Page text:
Exercising Indoors: The Do’s and Don’ts of Wearing a Workout Mask in the Gym

Feb 5, 2021

As the curve flattens, we have the chance to flatten some of our own curves. In some states, gyms and fitness centers have begun to re-open. Whether they open in a limited capacity or are back full-bore, almost every gym is requiring that users workout with a mask.

Over the past year, many of us saw just how quickly we can lose the opportunity to go to the gym. If we want to keep them open, it’s important to follow the right protocols that keep the community safe and prevent gyms from being shut down. In large part, this will fall to proper COVID workout mask usage.

In this post, we will look at the safety do’s and don’ts that must be followed when wearing a sports face mask in the gym. 

DO: Cover Your Faceholes

While everybody loves to see your smile, you’re going to have to keep it hidden for a while. Your nose and mouth should be covered at all times while you’re in the fitness center. If you wear the mask below the nostrils, you’re still exposing yourself and others to potential infection.

The worst offenders of this are the “chin diaper” wearers. If your exercise mask doesn’t cover your mouth AND nostrils, you may as well not be wearing one.


DON’T: Drop The Mask During Sets

Drop sets are good, but dropping your mask during sets is bad. In the early stages of the pandemic, many fitness clubs required gym-goers to wear masks when moving from one area to the next, but not during their sets. Now, however, it is recognized that this was an unsafe practice.

During physical activity is when we are breathing the hardest, and there is a greater chance of spittle coming out to carry germs even further. During your sets, or well on a treadmill, you are far more likely to spread germs. As well, you are breathing in deeper and more often, risking greater exposure for yourself.

You should keep your nose and mouth covered at all times, except when drinking water. When your workout mask is down for a water break, try not to ensure you aren’t breathing on surfaces or equipment.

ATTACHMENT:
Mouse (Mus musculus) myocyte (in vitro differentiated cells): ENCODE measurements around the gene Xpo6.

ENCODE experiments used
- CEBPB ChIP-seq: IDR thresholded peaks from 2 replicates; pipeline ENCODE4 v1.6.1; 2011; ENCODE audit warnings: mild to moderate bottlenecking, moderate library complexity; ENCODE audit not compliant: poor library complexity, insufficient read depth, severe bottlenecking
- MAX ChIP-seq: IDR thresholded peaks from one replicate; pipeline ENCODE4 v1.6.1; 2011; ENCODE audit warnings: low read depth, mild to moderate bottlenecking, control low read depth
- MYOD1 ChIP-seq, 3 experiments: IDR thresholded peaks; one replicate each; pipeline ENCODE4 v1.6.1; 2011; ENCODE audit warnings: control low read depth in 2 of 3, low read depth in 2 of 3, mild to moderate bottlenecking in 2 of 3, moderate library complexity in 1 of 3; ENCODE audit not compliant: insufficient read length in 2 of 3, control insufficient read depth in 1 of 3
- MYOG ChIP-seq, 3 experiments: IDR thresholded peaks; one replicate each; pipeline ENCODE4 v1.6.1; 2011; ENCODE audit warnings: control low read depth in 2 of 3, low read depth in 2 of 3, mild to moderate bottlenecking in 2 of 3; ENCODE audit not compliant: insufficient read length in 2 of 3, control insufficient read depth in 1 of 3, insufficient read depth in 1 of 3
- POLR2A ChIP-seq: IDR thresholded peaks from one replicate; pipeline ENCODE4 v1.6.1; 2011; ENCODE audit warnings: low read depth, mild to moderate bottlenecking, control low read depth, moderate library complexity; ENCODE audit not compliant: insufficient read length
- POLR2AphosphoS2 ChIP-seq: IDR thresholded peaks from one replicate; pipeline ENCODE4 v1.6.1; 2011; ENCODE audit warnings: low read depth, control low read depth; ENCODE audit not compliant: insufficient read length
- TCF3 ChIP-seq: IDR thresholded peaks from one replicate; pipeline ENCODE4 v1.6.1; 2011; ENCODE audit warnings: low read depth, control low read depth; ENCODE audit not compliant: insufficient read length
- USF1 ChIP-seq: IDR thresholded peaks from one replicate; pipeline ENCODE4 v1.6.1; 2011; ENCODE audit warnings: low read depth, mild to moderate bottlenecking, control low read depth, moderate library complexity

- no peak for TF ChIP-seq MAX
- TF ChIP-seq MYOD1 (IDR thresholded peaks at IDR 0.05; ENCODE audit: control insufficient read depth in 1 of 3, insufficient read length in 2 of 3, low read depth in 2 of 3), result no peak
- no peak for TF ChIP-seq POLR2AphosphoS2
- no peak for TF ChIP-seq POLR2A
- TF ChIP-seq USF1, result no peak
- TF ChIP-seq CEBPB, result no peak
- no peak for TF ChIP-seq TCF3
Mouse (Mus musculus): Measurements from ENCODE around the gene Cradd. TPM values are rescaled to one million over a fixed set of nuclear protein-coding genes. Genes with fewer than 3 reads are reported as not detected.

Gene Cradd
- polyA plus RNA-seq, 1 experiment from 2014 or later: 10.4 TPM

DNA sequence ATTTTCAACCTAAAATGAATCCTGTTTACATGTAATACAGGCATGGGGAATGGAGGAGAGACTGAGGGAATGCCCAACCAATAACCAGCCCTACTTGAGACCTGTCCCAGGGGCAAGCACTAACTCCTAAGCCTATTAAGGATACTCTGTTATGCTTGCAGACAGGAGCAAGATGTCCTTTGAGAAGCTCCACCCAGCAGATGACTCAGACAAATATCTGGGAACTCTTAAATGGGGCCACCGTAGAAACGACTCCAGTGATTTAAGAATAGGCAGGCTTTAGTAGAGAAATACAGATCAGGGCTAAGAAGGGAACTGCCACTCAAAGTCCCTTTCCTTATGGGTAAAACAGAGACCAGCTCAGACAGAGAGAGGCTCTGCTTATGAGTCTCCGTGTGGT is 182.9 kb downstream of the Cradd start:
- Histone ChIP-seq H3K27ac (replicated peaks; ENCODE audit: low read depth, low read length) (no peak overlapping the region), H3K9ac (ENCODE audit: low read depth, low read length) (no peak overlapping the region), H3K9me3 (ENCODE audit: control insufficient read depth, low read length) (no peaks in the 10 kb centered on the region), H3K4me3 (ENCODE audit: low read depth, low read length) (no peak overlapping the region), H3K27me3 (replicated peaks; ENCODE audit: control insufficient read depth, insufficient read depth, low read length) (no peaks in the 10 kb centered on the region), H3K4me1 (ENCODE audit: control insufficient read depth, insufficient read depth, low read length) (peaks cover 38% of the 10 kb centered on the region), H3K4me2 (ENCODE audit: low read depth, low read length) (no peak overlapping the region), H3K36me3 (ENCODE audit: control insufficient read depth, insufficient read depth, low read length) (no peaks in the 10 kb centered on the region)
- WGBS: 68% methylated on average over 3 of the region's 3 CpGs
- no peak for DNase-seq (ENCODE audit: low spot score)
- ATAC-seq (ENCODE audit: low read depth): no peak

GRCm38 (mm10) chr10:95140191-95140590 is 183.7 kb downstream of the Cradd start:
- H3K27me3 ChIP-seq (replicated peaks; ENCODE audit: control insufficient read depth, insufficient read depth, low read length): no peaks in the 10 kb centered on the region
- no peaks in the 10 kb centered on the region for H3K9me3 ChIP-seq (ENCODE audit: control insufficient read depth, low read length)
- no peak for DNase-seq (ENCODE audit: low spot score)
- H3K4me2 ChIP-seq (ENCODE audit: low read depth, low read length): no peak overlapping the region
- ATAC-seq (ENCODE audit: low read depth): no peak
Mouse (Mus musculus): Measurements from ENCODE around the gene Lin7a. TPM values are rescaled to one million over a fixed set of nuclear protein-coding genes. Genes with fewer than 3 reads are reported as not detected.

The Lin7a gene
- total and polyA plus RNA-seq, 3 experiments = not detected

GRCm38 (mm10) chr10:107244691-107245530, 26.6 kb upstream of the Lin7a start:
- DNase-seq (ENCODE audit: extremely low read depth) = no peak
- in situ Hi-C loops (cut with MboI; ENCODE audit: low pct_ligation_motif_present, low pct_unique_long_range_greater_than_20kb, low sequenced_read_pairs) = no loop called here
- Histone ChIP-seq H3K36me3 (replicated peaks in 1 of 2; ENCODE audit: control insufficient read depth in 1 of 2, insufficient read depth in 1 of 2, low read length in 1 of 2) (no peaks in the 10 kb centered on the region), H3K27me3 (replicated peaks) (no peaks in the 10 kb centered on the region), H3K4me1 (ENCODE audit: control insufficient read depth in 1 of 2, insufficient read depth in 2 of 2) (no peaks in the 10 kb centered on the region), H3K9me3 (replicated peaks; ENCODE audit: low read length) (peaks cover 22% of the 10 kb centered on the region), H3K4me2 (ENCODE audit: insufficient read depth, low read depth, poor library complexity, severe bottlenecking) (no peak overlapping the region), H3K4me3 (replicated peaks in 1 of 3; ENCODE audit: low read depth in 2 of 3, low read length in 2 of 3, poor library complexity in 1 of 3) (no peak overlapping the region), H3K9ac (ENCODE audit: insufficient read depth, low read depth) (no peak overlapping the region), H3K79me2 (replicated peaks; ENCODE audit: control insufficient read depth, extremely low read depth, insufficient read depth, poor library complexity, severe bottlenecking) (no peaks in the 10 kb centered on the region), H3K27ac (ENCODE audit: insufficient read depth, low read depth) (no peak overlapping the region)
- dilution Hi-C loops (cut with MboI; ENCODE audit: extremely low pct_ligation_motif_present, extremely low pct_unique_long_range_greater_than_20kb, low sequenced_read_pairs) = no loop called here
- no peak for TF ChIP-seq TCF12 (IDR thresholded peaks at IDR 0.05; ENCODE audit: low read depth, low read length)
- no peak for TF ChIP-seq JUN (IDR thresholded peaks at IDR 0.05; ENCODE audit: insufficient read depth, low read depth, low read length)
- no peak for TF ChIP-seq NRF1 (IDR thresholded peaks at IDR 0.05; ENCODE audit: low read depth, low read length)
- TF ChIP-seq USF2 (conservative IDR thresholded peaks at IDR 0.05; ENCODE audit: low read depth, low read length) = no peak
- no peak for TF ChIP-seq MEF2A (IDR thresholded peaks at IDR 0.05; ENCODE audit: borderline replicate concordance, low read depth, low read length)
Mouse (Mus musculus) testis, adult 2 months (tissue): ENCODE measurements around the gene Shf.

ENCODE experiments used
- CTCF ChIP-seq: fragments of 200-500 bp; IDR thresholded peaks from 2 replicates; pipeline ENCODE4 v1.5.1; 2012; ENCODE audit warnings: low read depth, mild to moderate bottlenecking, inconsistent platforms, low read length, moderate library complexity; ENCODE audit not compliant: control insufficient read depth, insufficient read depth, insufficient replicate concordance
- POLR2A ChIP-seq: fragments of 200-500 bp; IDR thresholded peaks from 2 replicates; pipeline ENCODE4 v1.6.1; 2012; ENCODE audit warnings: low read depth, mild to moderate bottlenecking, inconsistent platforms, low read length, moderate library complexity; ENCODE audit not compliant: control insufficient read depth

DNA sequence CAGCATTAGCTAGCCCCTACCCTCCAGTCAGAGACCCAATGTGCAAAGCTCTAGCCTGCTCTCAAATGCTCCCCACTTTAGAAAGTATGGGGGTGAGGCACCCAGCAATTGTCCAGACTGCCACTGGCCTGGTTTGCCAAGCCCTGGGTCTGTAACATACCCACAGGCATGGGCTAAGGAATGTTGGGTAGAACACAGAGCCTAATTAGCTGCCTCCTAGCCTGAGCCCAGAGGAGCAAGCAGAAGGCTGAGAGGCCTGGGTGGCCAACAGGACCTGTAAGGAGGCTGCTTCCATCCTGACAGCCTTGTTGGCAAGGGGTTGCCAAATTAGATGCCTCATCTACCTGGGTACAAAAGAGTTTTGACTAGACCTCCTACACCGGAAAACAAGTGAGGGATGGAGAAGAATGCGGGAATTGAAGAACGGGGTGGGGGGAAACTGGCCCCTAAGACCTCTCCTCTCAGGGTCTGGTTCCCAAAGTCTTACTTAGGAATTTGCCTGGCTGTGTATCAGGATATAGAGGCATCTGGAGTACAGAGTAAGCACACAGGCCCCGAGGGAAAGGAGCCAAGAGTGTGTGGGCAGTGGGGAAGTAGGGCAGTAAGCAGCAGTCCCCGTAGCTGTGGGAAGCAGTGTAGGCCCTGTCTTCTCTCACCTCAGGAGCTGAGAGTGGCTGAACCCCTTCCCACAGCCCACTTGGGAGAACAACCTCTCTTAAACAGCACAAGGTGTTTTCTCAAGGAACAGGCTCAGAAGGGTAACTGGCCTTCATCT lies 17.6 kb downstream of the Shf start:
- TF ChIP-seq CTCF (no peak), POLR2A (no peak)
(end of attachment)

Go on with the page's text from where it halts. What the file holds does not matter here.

DO: Find the Right Fit

Although adult masks are generally viewed as one-size-fits-all, that’s not necessarily the case. A properly fitting mask should go up over your nose and under your chin, with a snug fit on the sides of your face.

To determine the mask size you need, measure from the bridge of your nose to the base of your chin. Here is a basic chart of how that lays out in mask sizes:

  • Kids: <3.75”
  • Youth: 3.75” - 4.5”
  • Large: 4.5”-5.75”
  • X-Large: >5.75”

If you have a beard, you may need to try a size up if the mask isn’t fitting under your chin. As well, if you’re on the verge of moving up a size and you use a mask bracket, you may require a size larger. As well, make sure that the mask stays in place, even when you open your mouth. This is especially important for gym use, as you may be breathing heavily.

DON’T: Constantly Adjust

If you find yourself constantly adjusting your mask it may not be the right fit for you. In addition to an ill-fitting COVID mask being uncomfortable, it can also increase your risk. Not only may it not cover your mouth or nose properly but constantly touching it with your hands risks spreading the infection from surfaces you touch.